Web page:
Condemning the innocent or letting the wicked go—both are hateful to the Lord. Only someone with no sense would promise to be responsible for someone else’s debts. —  Proverbs 17:15,18

If media reports and rumors are verifiable, someone needs to tell the Director of ACB Martha Chizuma that in a democracy it is not only okay but the right thing for her to resign from the plush position on the Constitutional body called the Anti-Corruption Bureau (ACB). Watching the events of the past three months since corruption sagas is unleashing on Malawi, the country has been hurled into disarray. From the State President in making comment on a substandard ACB report that implicated people that it had not interviewed, naming and defamed a member of the presidency (also known as the Vice President), to demonstrations, riots, and arrests. The country is a mess: Chizuma’s manipulability and failed arrests highlight sacred cows that even include the original culprit, that is, “the one who got Malawi in this mess called corrupt officials.

After this disregard for fairness before the law, Malawi is awash with calls for demonstrations by the Centre for Democracy and Economic Development Initiative (CDEDI) executive director Sylvester Namiwa; going the full hog and calling for the dissolution of the presidency. One blaring post reads “Politicians should not be allowed to get away with their lies.” Below it reads “Scrap off presidential immunity or just accept that you (President Dr. Chakwera)are too compromised to lead the fight against corruption!” 

Corruption in Malawi

These blaring headlines are amidst media reports that following last month’s ACB announcement that after arresting IG of Police Dr. Kainja, it would arrest four more people that are connected to the Zuneth Sattar corruption investigation. Consequent to the fact that only the IG of Police has been arrested, the CDEDI has given the State President a few days (starting with 5 Days) to roll into the process the dissolution of Section 91 that by the stroke of a pen relinquishes presidential immunity. This would pave the way for the ACB to fully and freely investigate all the people (high and low) that benefited from this dude called Sattar.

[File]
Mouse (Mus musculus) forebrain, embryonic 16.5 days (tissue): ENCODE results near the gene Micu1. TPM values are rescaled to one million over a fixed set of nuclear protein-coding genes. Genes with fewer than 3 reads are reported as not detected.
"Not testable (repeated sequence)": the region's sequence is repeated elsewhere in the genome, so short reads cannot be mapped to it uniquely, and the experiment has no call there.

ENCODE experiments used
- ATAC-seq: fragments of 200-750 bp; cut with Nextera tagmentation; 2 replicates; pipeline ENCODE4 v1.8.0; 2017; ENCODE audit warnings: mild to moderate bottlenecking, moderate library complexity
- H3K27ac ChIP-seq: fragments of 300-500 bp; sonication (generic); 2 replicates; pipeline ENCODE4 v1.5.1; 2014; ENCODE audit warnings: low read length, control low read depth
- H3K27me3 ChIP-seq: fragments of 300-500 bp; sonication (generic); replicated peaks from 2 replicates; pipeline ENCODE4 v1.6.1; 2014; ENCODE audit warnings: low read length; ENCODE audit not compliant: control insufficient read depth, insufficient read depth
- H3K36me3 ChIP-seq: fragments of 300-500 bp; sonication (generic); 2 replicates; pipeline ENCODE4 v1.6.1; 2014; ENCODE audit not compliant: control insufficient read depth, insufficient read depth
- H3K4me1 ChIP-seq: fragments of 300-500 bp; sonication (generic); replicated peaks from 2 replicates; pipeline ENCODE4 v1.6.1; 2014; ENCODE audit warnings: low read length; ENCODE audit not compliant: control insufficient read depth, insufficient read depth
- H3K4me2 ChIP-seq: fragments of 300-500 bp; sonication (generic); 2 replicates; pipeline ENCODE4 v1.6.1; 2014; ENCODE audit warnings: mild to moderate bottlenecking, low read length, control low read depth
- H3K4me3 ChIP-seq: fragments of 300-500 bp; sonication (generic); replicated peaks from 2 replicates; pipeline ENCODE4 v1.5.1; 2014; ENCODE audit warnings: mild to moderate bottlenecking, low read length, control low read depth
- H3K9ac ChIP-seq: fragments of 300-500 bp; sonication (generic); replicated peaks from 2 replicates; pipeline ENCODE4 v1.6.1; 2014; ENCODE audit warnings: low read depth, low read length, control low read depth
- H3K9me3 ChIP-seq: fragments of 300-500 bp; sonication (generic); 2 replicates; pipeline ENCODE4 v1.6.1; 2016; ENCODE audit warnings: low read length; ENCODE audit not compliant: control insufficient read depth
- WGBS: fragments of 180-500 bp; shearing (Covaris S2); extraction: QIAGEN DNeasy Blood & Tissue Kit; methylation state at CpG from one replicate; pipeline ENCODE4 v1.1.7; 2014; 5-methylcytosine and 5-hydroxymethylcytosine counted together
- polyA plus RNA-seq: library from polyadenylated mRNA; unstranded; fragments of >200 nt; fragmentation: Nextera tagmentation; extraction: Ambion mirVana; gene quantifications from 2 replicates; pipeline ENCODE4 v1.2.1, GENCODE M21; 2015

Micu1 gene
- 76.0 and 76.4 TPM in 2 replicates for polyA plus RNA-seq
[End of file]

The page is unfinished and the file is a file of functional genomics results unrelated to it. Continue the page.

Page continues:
And definitely plunge the country into a constitutional crisis.

For starters demonstrations, which have always attracted a coterie of lawbreakers including thieves and other miscreants usually end up with people being arrested. This week in the anti-judiciary demonstrations, Robert Edward reported that Lilongwe Police spokesperson, Hastings Chigalu confirmed the arrest of 40 people. Among these were Kingsley Mpaso, Phunziro Mvula, Billy Banda, Jonathan Phiri, Victor Nyenyeliwa, Harale Aubrey, Edward Kambenje, and Chimwemwe Mphepo. They charged the suspects with contempt of court and unlawful assembly.

Apart from getting the ACB to resign for her failure to stop the unraveling of the fabric of corruption complicity, the human rights watchdog organizations need to have compassion for the people of Malawi: calling for demonstrations does not serve the participants, and there is no material gain form the ordinary Malawian because participating in a demonstration does not put money on peasant population. The call for demonstrations appears to be blackmailing the presidency. Human rights organizations must find other ways besides demonstrations for their campaigns.